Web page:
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The inability to see distant objects clearly is called myopia or nearsightedness. This condition results when the eyeball is too long and/or the curvature of the cornea too steep, causing images to fall short of the retina at the back of the eye. It also may develop when the lens is not properly situated within the eye. Nearsightedness is a very common refractive disorder that begins in childhood and extends through early adulthood. Virginia Mason Franciscan Health optometrists have many decades of experience diagnosing, treating and managing patients with nearsightedness. For more information about Virginia Mason Franciscan Health's optometrists or to schedule an appointment regarding nearsightedness, call 206-223-6840.

Diagnosing nearsightedness

Nearsightedness is usually diagnosed and treated first in childhood, during a routine eye exam. Two common eye exams that diagnose vision problems at any age are a visual acuity test, which determines reading and distance vision, and a refraction exam with a phoropter, a machine that measures and corrects the eyes' ability to refract or bend light through the lens and onto the retina. The measurements that correct common refractive errors are called diopters.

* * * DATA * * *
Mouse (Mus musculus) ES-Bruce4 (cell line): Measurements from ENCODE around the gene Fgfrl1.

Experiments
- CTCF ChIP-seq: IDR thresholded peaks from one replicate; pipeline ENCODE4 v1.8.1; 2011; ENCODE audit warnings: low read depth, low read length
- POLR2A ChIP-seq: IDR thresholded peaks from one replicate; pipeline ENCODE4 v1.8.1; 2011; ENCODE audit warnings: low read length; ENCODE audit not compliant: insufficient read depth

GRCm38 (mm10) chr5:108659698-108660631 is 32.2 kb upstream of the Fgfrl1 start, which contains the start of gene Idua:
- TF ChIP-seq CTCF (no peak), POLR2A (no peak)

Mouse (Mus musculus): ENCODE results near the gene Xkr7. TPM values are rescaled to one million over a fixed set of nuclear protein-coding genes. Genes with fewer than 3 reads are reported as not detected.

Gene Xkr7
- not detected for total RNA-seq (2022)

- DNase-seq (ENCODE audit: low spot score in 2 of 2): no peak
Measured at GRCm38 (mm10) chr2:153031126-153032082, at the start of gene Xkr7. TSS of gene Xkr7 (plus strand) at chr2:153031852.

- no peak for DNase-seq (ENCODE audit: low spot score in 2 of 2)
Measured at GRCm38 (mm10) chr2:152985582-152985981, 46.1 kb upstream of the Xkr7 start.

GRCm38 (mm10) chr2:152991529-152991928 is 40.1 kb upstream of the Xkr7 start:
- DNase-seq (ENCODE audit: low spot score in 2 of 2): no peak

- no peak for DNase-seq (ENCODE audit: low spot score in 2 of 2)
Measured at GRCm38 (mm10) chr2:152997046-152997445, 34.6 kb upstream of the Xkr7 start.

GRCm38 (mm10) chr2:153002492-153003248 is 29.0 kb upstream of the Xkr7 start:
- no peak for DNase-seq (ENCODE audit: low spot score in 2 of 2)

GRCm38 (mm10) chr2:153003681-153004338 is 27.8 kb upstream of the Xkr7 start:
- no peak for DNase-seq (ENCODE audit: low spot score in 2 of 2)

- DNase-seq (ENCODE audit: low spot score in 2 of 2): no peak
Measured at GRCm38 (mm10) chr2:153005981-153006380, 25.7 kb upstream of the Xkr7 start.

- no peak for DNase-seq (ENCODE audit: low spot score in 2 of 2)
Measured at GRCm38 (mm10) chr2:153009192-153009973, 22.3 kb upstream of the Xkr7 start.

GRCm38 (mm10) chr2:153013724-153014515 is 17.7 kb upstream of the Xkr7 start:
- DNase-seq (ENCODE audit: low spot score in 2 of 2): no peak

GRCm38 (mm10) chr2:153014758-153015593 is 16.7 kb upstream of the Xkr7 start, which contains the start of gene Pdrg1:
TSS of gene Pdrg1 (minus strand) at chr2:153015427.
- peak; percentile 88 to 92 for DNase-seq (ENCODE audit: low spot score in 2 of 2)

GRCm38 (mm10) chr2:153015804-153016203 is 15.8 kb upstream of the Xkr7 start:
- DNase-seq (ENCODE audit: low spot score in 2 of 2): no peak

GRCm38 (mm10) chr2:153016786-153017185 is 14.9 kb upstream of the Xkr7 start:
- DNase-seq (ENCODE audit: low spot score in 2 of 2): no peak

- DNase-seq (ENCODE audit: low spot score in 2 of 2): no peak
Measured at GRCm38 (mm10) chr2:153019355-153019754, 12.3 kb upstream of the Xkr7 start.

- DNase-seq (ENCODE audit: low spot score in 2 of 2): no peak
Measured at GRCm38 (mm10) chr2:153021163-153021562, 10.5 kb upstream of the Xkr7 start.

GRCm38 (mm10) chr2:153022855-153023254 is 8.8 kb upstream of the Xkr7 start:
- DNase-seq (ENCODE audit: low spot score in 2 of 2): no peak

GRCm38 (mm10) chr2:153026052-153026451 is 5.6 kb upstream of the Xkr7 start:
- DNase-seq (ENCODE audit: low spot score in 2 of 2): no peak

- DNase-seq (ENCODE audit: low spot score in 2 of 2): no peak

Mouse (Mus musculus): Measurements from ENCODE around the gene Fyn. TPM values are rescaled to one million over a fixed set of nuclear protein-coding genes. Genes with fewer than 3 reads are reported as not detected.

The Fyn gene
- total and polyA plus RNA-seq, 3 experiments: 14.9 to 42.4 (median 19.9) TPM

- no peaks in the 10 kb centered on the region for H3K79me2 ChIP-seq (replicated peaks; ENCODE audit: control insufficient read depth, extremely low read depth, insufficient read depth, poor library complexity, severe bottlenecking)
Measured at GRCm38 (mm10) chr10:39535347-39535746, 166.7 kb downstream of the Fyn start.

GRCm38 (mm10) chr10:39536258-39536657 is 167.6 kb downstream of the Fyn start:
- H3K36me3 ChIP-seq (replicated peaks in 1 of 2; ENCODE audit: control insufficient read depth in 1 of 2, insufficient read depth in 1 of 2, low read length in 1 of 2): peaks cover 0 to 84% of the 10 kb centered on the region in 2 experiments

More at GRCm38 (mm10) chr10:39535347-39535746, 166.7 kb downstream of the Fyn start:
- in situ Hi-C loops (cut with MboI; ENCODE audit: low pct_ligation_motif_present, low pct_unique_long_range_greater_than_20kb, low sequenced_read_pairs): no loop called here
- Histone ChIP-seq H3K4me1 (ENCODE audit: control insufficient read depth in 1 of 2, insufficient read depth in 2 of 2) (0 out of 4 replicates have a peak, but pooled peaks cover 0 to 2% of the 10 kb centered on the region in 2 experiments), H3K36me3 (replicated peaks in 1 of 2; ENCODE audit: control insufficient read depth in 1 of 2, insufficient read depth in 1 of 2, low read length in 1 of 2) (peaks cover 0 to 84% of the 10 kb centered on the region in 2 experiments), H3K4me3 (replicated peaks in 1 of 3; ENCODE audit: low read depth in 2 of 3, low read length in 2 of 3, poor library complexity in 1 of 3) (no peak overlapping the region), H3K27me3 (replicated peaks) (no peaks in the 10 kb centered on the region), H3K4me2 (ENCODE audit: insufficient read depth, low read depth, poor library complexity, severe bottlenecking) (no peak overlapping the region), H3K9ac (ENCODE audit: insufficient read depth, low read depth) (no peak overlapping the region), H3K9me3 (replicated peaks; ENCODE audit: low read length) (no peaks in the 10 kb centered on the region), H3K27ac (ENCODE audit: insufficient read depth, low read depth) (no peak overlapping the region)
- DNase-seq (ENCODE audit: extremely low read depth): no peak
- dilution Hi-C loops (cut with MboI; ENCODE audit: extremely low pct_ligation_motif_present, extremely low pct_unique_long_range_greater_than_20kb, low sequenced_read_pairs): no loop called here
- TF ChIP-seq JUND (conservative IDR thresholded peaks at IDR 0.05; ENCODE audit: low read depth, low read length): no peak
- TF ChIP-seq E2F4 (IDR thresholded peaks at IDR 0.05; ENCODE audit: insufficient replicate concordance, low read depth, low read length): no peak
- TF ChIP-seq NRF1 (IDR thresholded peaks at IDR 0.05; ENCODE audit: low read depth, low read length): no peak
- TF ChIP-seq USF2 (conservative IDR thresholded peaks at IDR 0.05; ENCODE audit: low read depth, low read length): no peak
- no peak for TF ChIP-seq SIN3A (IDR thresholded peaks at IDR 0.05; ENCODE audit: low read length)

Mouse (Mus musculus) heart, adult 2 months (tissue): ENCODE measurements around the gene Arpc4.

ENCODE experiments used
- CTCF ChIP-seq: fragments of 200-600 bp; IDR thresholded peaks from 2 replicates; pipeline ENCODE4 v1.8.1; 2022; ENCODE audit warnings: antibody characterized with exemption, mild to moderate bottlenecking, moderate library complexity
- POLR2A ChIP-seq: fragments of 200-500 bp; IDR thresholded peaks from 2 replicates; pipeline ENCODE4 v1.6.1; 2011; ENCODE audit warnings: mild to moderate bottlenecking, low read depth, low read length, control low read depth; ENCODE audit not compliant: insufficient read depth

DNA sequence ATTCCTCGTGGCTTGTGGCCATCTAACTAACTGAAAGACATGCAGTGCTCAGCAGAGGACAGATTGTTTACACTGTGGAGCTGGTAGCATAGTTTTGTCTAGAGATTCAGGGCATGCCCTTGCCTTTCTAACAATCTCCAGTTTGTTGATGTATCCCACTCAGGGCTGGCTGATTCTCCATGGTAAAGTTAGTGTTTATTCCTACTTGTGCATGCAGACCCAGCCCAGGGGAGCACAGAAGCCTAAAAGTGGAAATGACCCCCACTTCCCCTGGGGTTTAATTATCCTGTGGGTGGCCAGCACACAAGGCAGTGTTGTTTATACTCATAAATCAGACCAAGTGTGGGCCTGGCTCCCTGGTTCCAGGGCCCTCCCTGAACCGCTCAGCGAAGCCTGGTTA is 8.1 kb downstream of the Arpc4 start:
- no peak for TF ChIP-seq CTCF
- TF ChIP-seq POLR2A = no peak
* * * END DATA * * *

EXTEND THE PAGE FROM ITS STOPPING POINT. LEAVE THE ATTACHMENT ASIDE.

Treating nearsightedness

There are several treatments to correct nearsightedness, with eye glasses and contact lenses being the most common. Other treatments include LASIK, PRK or LASEK surgery—outpatient procedures performed by ophthalmologists to reshape the curvature of the cornea. Orthokeratology or "ortho-k," involves wearing specially designed contact lenses during sleep that correct the shape of the cornea without surgery. Your optometrist will discuss all of these options with you.